THE latest Woodlark Island gold project developer, Geopacific Resources, has identified a number of ways it hopes to reduce power costs for any future development of a mine on the remote island.
Studies by Geopacific have identified power generation as the biggest cost to developing and running a mine on Woodlark, where the company continues to build a strong golden cache.
Releasing an update in late May on activities surrounding a potential mine development, GeoPacific said it has made a focus on optimising areas of the Project that may yield reductions in power consumption.
This includes metallurgical testwork where the company is hoping to determine the best ways to reduce the power required for the grinding and pumping circuits in the processing plant.
On the power generation front, diesel fuelled generators remain the most probable source, however, the company has identified the potential to convert to LPG remains a future alternative.
Geopacifc has elected to use medium-speed diesel generators, similar to those used in diesel locomotives. They have been selected for their durability, reliability, low fuel usage and cost-effective maintenance requirements in preference to high-speed diesel engines.
The company said discussions to assess pricing and financing options are in progress with two renowned, international equipment suppliers.
Geopacific has also obtained diesel pricing from the two largest suppliers in PNG. The company said the pricing is competitive, consistent and based on Singapore plats price plus a margin. The margin reduces with bulk orders.
LPG pricing has been obtained on a similar basis.
While Woodlark’s remoteness provides some issue, Geopacific says a proposed mining development does benefit from the island location, as opposed to a development in the PNG Highlands.
The company said one of the major benefits of being based on an Island is the cost reductions afforded by direct, bulk deliveries of consumable supplies like diesel and gas.
The depth of the water in the protected bay at Woodlark reaches 14-metre levels is also a bonus, with the water depths being comfortably able to accommodate large shipping vessels.
While Geopacific has already announced that it has identified the potential to achieve a 27% reduction in capital costs for construction of a Woodlark mine plant and tailings, the company said it continues to evaluate further potential Capex and Opex reduction opportunities.
An independent engineering cost review is ongoing, with the focus now on aspects of site infrastructure ancillary to the processing plant and tailings. Geopacific said it expects that a higher percentage of cost savings could be achieved in this area, as the methodologies relating to infrastructure are open to optimisation.
In this regard Geopacifc is assessing the potential to use the pre-strip material to construct roads. The pre-strip material is a form of limestone, known locally as coronus. It is regarded as a preferred construction material and actively sought in the region. This coronus was used to construct the airstrip on the Island in 1943. The airstrip is in constant use and remains in good condition, requiring little maintenance.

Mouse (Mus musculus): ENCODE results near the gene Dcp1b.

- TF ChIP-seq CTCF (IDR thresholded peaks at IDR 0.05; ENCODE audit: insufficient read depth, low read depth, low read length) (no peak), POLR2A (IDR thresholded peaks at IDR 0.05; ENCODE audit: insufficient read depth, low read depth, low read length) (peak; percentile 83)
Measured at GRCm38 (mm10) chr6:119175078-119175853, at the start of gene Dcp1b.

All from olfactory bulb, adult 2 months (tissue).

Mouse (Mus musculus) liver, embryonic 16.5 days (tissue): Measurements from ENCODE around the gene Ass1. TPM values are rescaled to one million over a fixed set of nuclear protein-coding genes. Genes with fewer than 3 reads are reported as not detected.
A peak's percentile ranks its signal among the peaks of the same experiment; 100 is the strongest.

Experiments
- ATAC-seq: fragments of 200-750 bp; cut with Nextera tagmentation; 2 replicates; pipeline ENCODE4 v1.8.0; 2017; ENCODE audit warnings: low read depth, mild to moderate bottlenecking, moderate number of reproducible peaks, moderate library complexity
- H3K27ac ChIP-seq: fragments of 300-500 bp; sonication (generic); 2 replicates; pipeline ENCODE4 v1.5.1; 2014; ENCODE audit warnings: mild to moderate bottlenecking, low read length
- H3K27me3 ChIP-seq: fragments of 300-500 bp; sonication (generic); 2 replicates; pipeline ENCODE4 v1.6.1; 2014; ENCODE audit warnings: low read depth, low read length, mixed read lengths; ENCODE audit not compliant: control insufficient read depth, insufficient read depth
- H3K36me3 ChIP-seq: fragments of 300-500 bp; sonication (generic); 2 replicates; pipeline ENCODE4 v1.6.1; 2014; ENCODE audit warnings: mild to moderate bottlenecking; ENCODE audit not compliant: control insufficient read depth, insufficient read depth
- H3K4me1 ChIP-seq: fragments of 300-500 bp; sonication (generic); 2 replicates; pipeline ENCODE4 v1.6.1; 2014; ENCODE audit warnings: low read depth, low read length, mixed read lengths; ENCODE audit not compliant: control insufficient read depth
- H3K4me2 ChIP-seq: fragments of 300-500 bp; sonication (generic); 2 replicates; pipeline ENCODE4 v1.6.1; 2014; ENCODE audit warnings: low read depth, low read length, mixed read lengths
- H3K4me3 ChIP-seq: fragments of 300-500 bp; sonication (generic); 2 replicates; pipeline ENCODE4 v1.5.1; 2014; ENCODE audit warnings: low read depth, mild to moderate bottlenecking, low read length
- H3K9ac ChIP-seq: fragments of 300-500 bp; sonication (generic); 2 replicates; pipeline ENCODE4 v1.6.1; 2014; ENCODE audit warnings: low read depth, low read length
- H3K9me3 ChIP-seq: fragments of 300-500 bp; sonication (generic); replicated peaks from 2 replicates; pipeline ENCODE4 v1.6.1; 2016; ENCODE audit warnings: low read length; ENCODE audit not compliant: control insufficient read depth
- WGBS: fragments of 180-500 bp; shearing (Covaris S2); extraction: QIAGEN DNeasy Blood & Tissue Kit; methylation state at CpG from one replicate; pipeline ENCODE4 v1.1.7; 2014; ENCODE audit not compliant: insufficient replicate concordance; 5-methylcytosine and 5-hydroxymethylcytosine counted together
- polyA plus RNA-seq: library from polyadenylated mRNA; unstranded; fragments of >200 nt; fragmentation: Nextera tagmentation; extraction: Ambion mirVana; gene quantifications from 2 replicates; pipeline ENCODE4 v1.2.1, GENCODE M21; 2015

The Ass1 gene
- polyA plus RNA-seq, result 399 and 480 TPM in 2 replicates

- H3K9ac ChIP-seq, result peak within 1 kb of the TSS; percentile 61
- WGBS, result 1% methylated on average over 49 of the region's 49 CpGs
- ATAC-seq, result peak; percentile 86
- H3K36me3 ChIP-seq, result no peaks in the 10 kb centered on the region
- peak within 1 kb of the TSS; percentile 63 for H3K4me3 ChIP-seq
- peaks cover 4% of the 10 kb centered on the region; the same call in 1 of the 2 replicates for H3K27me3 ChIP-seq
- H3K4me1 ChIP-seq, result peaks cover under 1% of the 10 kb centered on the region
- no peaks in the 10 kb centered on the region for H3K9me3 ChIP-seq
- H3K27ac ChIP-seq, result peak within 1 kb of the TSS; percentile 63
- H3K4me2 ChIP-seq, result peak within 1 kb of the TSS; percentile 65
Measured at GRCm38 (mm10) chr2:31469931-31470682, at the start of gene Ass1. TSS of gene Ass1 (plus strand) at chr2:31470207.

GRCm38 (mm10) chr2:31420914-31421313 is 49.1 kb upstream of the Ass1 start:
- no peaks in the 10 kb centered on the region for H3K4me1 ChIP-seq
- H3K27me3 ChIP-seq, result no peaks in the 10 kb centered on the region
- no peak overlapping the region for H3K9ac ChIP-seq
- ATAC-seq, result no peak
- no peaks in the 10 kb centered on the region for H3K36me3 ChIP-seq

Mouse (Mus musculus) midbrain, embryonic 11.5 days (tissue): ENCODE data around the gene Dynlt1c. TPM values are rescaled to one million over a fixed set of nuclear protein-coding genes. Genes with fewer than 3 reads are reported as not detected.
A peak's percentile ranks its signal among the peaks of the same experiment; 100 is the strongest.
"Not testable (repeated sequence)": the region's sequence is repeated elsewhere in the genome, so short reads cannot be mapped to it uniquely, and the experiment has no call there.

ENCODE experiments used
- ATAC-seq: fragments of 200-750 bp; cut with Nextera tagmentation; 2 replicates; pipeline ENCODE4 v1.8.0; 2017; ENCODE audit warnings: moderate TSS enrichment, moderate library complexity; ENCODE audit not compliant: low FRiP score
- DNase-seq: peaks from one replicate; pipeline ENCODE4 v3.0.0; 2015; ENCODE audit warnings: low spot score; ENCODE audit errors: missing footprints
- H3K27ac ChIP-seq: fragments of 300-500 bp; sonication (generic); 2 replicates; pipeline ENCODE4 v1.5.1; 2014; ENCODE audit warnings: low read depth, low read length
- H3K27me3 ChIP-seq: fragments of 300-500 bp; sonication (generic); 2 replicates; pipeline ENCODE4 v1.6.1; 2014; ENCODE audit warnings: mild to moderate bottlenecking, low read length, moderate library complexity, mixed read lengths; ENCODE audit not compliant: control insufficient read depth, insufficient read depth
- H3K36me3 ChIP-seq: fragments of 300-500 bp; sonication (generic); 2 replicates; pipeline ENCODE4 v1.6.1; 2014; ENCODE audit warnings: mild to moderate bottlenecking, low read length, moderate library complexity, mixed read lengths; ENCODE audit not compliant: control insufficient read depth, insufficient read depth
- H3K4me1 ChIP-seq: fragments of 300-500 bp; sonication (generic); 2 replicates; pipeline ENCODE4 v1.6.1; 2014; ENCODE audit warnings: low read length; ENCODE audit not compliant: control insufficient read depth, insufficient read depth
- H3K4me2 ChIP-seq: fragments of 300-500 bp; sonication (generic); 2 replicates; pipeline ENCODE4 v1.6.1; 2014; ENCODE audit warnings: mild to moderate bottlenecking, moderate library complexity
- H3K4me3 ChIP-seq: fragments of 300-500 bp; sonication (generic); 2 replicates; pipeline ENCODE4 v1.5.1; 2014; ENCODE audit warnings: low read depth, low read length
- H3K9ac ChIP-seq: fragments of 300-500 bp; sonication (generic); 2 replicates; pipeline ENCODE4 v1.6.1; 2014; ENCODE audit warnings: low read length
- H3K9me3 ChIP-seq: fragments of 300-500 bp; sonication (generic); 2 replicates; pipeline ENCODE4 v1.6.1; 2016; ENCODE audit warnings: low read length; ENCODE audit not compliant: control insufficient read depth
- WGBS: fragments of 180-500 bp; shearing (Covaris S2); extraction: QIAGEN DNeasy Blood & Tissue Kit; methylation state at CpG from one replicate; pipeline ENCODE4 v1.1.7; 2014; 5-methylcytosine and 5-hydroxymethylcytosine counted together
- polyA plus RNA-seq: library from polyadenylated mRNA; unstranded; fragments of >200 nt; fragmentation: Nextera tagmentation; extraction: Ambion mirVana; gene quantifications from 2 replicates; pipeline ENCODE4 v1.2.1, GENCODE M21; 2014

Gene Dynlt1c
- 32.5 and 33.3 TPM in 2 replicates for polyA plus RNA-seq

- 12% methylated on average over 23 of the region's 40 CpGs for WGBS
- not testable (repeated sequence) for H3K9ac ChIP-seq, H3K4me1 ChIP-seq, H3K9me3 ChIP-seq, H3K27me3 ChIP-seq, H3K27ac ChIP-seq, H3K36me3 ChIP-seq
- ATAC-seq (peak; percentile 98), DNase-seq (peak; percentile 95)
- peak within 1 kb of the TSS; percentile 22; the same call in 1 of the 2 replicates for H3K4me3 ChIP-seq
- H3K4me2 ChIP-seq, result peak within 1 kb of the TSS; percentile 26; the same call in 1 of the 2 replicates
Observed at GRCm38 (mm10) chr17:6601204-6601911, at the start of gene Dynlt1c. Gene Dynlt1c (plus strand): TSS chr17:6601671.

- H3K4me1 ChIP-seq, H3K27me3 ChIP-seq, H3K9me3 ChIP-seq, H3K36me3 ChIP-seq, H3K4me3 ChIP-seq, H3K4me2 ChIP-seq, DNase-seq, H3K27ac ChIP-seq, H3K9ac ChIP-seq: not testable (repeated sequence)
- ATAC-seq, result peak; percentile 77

To optimise the capital payback period, Geopacific has engaged a consultant to determine whether optimal mine scheduling will allow higher-grade ore to be moved forward in the production profile, to reduce the capital payback period without impacting overall mining costs.
To optimise water usage and mining efficiency while minimising environmental impact, Geopacific is assessing methods of pit dewatering and water supply to the processing plant with the aim to limiting capital costs.
Geopacific will engage a geotechnical specialist to review the wall angles of the 2012 pit designs.
This follows the discovery that certain geotechnical readings used for 2012 designs were based on results located in mineralised material which is known to be very soft and broken-up when compared to the harder, more competent wallrock. This indicated the potential to steepen the wall angles, which could dramatically reduce the amount of waste mined while allowing extraction of the same amount of Ore.
Should this prove correct, the potential exists to substantially reduce the strip ratio and OpEx, resulting in increased Ore Reserves in future calculations.
The flat topography of Woodlark Island provides an accessible and attractive environment for mining, with the coronus layer providing a firm surface for operations. Annual rainfall on the Island is approximately 4.5 metres.
To reduce terrain related risk in mining operations, Geopacific is assessing a mining fleet of articulated dump trucks (ADT’s). These are six-wheel-drive vehicles, articulated between the cab and tray. They are designed for higher rainfall conditions, are able to accommodate steeper pit-ramp-angles and roads with lower maintenance costs
To achieve operational efficiencies and reduced maintenance costs, Geopacific’s preference is a matched fleet in both brand and scale.
Geopacific said it is in supply and financing discussions with established, international suppliers of mining fleet equipment, with a focus on suppliers that have the ability to provide ongoing support.
Geopacific is assessing alternatives for contract mining and running an owner-operated mining fleet.
Geopacific said its operating philosophy supports higher levels of national employees with core elements of training and upskilling, resulting in reduced requirements for expatriates in the long term.
The company has a particular focus on increasing the opportunities offered to Woodlark Islanders, which is perceived to be equally beneficial to local communities and the company.